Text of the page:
4. Interest-Rate – it is well-known that interest-rate stability is a strategy central bank employs to achieve the ultimate goal of stabilizing an economy. Liberia is ranked amongst the highest African countries with double-digit interest rate.
  5. Stabilizing Exchange Rates – the value of Liberia’s currency affects the cost of imports to Liberia. The depreciation of the Liberian Dollar shows the CBL has failed miserably in its objective.

Additional pressure on the Liberian Dollar comes from the strength of the U.S. economy. Since January 2018, the U.S. dollar has been rising, and the U.S. economy has been gaining strength. To stabilize the U.S. economy (a central banks specific objective), the Federal Reserve bank hiked its benchmark short-term interest rate a quarter percentage point and suggested that there may be two additional rate hikes before the end of the year.

How do you solve the economic problems in Liberia?

To increase the value of the Liberian Dollar and stop the further depreciation of the currency, let’s take a look at the pros and cons of some fundamental strategies:

  • The current administration could pursue a policy of mandating an official exchange rate. However, this strategy will only make the problem worse as citizens turn to the black market.
  • The government could continue its policy of restricting how money is moved out of the country. Unfortunately, this restrictive policy of controlling how people move cash is shortsighted since people will still find a workaround.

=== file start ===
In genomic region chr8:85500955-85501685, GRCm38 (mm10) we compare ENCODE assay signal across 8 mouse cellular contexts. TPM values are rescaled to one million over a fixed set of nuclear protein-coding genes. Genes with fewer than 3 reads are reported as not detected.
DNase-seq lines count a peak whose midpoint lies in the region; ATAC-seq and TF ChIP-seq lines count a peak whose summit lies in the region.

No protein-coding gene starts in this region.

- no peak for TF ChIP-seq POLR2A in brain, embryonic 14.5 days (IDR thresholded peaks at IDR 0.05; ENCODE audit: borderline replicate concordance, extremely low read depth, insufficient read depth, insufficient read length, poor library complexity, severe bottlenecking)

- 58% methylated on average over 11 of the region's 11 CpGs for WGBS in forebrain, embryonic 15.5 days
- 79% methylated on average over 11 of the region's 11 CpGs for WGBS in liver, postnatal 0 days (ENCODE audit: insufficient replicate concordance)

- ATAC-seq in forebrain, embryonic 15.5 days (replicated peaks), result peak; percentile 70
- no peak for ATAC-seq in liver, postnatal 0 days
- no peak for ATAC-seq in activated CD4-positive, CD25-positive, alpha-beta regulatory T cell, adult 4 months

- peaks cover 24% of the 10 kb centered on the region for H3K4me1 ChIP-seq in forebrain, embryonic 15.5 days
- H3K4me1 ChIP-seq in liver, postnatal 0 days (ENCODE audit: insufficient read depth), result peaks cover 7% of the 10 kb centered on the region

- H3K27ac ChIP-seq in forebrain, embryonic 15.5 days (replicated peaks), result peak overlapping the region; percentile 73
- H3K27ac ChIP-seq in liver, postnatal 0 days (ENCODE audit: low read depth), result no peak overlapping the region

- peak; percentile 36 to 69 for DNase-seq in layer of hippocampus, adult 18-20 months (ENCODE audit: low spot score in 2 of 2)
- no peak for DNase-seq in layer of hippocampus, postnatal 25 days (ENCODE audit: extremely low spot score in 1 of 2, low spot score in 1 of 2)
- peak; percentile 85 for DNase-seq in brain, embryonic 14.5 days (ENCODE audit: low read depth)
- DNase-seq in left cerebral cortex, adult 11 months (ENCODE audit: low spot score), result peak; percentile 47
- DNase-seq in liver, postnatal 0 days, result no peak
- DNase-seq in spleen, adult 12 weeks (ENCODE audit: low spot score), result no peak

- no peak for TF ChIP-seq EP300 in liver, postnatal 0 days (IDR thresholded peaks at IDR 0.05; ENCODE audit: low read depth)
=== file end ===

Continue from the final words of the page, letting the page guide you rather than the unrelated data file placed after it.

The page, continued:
• Perhaps the Government of Liberia could enforce a ban on quasi-currency traders – this strategy will undoubtedly slow the depreciation of the LD, but it’s not a permanent fix. Additionally, the government lacks the resources to enforce such a policy for an extended period of time.
  • The most effective method is to buy-back Liberian dollars. Unfortunately, the Government of Liberia is broke and therefore unable to effectuate this strategy.

Based on the current situation, the Government of Liberia needs to attract a lot of foreign direct investment to help spark productivity in the private sector. They need to seek the help of competent economists, researchers and business people to help drive investments to Liberia. International development agencies have been in Liberia for decades, yet, the Liberian economy has been surpassed by countries that were once worse off then Liberia. The World Bank, IMF, and USAID do not solve problems.